Ft. Rucker hospital sealed off after threat

Published 12:00 am Friday, October 19, 2001

Staff Writer

The national anthrax scare made news closer to home when Fort Rucker reported a possible threat.

An employee of Lyster U.S. Army Medical Center said around 10:30 a.m., a white substance started coming out of a hospital air vent. That combined with the arrival of a mysterious package with no return address forced military personnel to seal off the hospital with barrier tape.

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The substance was found to be chalk dust and at approximately 2 p.m., employees were given the "all clear" and were permitted to return to the hospital.

Since Sept. 11, security has been tight at Ft. Rucker and was tightened even more Thursday.

Ft. Rucker officials reported a total of five calls about suspicious substances and packages at various locations on the Army base.

Hazardous materials teams responded and determined each incident involved non-toxic materials.

Fear of the unknown has many asking questions about anthrax, which has suddenly become a word said in every household.

Pike County Sheriff Russell Thomas said he’s received several calls from citizens, wondering what they are supposed to be looking for in possible contaminated mail.

"I’ve had several people voice concern about suspicious mail," Thomas said.

Because of those calls, Thomas wants to offer some suggestions regarding spotting suspicious packages and dealing with exposure to chemicals.

According to Thomas the United States Postal Service has not confirmed any case of the United States mail being used to transmit hazardous biological or chemical weapons. However, the USPS is still urging people to be cautious during this time of terrorist activity.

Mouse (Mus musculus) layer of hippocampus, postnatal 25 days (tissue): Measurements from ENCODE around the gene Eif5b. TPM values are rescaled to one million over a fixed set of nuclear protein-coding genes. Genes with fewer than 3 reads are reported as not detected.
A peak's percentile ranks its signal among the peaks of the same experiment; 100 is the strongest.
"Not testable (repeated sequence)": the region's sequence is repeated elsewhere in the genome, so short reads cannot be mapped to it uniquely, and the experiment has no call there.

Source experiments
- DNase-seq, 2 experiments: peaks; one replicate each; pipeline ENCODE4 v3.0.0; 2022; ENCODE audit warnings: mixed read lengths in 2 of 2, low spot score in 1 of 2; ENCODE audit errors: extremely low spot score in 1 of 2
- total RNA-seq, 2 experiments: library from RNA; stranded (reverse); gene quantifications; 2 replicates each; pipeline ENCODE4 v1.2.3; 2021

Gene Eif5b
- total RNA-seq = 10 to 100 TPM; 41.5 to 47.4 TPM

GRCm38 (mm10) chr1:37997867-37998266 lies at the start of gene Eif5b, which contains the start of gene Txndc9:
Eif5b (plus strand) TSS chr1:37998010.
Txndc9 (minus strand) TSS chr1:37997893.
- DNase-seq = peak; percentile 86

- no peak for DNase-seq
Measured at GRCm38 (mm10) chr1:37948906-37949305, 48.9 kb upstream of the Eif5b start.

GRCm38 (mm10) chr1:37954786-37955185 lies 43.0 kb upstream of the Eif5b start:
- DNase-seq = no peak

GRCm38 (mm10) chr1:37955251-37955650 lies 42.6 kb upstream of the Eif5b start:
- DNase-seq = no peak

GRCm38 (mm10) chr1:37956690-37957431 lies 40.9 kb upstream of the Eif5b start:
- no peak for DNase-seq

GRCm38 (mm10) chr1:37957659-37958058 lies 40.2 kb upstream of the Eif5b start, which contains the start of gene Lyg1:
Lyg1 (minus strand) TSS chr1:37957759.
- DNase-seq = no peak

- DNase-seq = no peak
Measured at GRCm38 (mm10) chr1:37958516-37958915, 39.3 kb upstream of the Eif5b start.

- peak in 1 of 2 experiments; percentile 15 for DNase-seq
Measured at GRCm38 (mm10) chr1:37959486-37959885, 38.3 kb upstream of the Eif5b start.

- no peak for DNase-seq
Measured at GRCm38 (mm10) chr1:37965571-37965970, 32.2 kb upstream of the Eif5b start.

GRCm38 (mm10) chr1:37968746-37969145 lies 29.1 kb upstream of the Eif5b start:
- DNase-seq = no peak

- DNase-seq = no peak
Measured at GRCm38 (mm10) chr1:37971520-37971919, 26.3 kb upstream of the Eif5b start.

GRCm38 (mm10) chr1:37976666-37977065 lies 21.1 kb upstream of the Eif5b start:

The USPS said mail should be considered suspicious if it:

· Is unexpected or from an unfamiliar source.

· Is addressed to someone no longer with the organization or any information is outdated.

· Has no return address or the address can not be identified.

· Is oddly shaped or has an unusual shape for its size.

· Is marked with such restrictive notations as "Personal" or "Confidential."

· Has protruding wires, a strange odor or stains.

· Has a postmark that does not match the return address.

Anyone who receives a suspicious package should not open it, isolate it, evacuate the immediate area, call the police department or sheriff’s office and file a report with the postal inspector. If contact has been made with the package of envelope, those who have handled it should wash their hands thoroughly with soap and water. A list of all who handled the mail should be made for the authorities.

Inspectors will seize the questionable package, assess the situation and coordinate with the Federal Bureau of Investigation, if necessary